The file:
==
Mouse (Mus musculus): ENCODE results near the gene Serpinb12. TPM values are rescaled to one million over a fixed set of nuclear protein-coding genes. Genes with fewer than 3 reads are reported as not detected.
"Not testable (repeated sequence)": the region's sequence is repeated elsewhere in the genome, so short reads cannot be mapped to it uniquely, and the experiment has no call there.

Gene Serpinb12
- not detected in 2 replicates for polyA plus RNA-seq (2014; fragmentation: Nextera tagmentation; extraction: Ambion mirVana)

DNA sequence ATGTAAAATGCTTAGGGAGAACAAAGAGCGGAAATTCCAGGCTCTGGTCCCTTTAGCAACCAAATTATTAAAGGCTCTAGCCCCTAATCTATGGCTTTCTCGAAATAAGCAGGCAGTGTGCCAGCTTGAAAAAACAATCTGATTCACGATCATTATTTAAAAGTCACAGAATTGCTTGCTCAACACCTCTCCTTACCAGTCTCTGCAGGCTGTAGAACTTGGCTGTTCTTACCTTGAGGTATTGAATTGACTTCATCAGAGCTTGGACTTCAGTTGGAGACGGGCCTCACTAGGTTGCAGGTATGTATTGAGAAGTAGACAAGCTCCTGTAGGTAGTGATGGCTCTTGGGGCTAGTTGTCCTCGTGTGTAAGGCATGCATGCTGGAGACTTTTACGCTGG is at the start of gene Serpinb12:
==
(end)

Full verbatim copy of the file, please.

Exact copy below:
Mouse (Mus musculus): ENCODE results near the gene Serpinb12. TPM values are rescaled to one million over a fixed set of nuclear protein-coding genes. Genes with fewer than 3 reads are reported as not detected.
"Not testable (repeated sequence)": the region's sequence is repeated elsewhere in the genome, so short reads cannot be mapped to it uniquely, and the experiment has no call there.

Gene Serpinb12
- not detected in 2 replicates for polyA plus RNA-seq (2014; fragmentation: Nextera tagmentation; extraction: Ambion mirVana)

DNA sequence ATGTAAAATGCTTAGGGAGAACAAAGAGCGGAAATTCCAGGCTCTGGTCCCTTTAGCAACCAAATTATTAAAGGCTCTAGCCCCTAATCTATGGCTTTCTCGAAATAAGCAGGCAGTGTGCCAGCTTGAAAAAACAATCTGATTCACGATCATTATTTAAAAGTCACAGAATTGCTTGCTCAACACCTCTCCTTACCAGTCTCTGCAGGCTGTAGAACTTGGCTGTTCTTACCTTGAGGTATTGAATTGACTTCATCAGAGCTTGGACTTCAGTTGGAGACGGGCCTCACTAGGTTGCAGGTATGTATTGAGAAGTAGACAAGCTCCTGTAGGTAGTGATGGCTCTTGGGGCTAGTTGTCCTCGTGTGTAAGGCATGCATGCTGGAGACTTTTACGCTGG is at the start of gene Serpinb12: